Pour it into a sterilized jar and seal, or it will last for up to 2 weeks in your fridge!

Figs and other Fun Things


So your going to have some people over for dinner. Your going to try to impress them, make a nice meal, maybe braise some lamb and saute some good veggies from your local market. Maybe your going to make a tart or a cake. Your going to put some effort in.

So you go to the store because you forgot that you need to buy some cheese for the cheese and meat plate that you’ll put out while you drink your glass of wine and great your guests. You need to buy some of that fancy jam that costs $8.00 for 250mL to put out on your cheese plate and then you buy some expensive balsamic to dress the salad. Your finishing touches just cost you $25.00.

But that won’t happen to you! Because you’re reading this post which means you now know that all you need are some dried figs and some really cheap balsamic. I spend $6.50 on a liter of balsamic. Buy the crappy stuff. Buy some decent figs, black mission figs if you can find them, and you’ll take them home simmer them for a couple hours and you’ll have really good balsamic. It will be sweet, it will be fruity and it will taste like the good stuff.

And the figs that have been poaching away with them will be transformed into a beautiful jam for your cheese plate. You’ll mix in some honey, maybe some vanilla, maybe some rosemary, maybe both if you have them on hand and you’ll through it in your food processor and out comes fancy homemade fig and balsamic jam. Not bad for 10 minutes of work and less then ten dollars!

Fig Balsamic

1L Balsamic Vinegar, don’t bother with the good stuff

2 cups Dried Figs, Black mission figs if you can

Cut the woody end of the figs off and pour into a heavy bottomed pot with the vinegar. Do not use an aluminium pot or your vinegary will taste like aluminium.

Simmer for about 2-3 hours.

Strain it, you now have your vinegar. That was easy right?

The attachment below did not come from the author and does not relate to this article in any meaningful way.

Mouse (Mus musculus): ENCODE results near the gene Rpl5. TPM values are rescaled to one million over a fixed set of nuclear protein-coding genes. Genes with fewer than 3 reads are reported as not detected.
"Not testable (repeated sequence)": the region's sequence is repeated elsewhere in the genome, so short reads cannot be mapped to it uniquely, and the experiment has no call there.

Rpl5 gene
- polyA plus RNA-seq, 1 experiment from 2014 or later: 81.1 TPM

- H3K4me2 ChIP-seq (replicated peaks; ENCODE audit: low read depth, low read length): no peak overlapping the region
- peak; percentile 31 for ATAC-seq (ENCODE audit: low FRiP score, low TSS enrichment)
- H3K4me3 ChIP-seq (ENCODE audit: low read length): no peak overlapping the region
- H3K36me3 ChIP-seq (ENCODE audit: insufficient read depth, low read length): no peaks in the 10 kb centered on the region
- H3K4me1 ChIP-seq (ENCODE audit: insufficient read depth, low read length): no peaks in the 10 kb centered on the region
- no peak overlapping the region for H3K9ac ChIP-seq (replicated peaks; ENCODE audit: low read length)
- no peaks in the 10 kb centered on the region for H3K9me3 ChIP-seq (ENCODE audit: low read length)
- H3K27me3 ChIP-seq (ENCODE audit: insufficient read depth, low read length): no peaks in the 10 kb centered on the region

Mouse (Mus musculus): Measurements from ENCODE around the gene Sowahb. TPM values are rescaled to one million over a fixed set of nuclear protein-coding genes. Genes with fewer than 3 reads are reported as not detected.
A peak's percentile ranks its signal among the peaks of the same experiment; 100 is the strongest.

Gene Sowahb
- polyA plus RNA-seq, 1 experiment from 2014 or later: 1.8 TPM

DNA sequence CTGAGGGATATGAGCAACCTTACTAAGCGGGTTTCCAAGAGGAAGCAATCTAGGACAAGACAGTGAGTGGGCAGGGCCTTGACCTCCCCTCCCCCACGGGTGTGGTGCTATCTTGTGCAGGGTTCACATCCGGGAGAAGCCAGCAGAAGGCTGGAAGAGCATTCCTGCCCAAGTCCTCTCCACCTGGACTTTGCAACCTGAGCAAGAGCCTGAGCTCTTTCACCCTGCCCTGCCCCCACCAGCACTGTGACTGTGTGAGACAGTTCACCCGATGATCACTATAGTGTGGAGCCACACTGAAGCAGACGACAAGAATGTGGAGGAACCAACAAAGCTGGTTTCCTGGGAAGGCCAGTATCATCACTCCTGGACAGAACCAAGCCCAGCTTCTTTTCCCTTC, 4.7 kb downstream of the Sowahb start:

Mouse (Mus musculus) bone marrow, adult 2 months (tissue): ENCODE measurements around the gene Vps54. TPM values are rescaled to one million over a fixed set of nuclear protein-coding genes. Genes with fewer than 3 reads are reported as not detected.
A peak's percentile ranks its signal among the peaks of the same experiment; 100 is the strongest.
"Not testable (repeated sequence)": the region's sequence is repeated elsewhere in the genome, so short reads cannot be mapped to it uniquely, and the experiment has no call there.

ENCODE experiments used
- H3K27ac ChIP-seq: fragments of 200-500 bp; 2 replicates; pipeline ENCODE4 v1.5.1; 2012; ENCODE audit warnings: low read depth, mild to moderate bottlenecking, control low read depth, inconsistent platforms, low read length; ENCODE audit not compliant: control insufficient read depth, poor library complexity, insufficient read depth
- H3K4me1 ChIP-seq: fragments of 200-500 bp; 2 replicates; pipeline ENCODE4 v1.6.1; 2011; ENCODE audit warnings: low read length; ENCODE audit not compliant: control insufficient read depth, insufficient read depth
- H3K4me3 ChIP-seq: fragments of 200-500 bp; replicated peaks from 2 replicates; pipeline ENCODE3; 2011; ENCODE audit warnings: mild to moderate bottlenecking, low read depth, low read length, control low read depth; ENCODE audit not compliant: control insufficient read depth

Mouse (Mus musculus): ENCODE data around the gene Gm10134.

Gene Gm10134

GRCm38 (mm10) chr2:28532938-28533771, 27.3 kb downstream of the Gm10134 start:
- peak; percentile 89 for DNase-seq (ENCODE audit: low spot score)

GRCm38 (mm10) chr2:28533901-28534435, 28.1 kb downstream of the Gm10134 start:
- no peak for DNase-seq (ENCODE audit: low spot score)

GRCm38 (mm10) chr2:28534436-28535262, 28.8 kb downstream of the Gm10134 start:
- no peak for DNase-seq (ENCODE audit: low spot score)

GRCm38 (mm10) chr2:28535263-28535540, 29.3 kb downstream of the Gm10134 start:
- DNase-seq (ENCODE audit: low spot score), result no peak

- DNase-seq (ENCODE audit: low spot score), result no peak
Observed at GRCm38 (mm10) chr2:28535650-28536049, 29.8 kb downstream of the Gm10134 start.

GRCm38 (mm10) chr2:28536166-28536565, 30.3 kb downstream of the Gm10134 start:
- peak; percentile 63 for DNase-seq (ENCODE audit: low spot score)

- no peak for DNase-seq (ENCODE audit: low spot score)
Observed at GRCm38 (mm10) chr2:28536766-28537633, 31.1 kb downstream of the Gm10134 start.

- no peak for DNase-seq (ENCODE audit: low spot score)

Balsamic Fig Jam

2cups Dried Figs that we’re simmered in balsamic for at least 2 hours

2/3 cup Honey or to taste

1 tsp Vanilla

1 sprig Rosemary, finely chopped

Put figs back on to the stove and cover with water. Add honey and bring to a simmer

Once figs are hot put them in your food processor and puree until smooth, add in the vanilla and the rosemary and pulse to combine.

Put in a jar and it’s ready to serve!

Spring Time!

In Italy they have festivals celebrating asparagus. In the land of slow food and local food, its arrival in the spring means the end to root vegetables. It means soon there will be lettuce and then berries and then fruit. It means good things for the kitchen my friends. We can eat asparagus year round now, it comes from Peru, or Mexico or sometimes Argentina. If I`m lucky I can find some from California but thats as good as it gets here I`m afraid. There aren’t of winter farmers markets here so I don’t get the change to dance about asparagus but let me tell you, what I miss out on with asparagus I make up for with rhubarb.

Rhubarb is glorious. Its one of the first things to pop out of the ground in the spring time and it is the most amazing vibrant pink. It is so sour you can hardly eat it but it is wonderful mounded with sugar. And, perhaps most importantly, it’s not a root vegetable. It hasn’t been sitting in a cellar since October, it doesn’t taste like the rich fall vegetables that met their sweetness from months ripening in the sun. No, it tastes like spring. It tastes like it’s fighting it’s way into the garden eager to be the first. It tastes like new beginnings and it tastes wonderful.

Friends, you are going to get so sick of this blog if you don’t like rhubarb because man oh man am I that rhubarb is around. I wanted to bake with it, and I will, very soon, but first I wanted rhubarb jam.

I love rhubarb jam and it is painfully simple to make, so simple I almost feel bad giving a recipe to it. I didn’t have any pectin so I used half an apple. Apples are chalk full of pectin so it’s an easy way to add a little extra sweetness and get your jam to thicken up. I do to spice it up a little by add the tiniest bit of rose water to it. You want just the tiniest bit because to much will start to taste perfume-y. You just a hint of floral. I had some in my cupboard but you can find it at middle eastern stores, and if you can’t find it, then just go without. I promise, no one will complain.

Rhubarb and Rose Jam

Wash the rhubarb very carefully

Put in in a thick bottom pot with the apple on medium-low heat

Let it slowly simmer

It will start to fall apart

Keep going, it will fall apart more

Once its totally fallen apart add in the sugar.

Turn the heat down to low and stir regularly until the the apple is comlete mush and the jam becomes quite thick.

Add in the rose water. Just a couple drops, taste it, then you can add in more. The rose should be very subtle.

Pour into a jar and think of spring!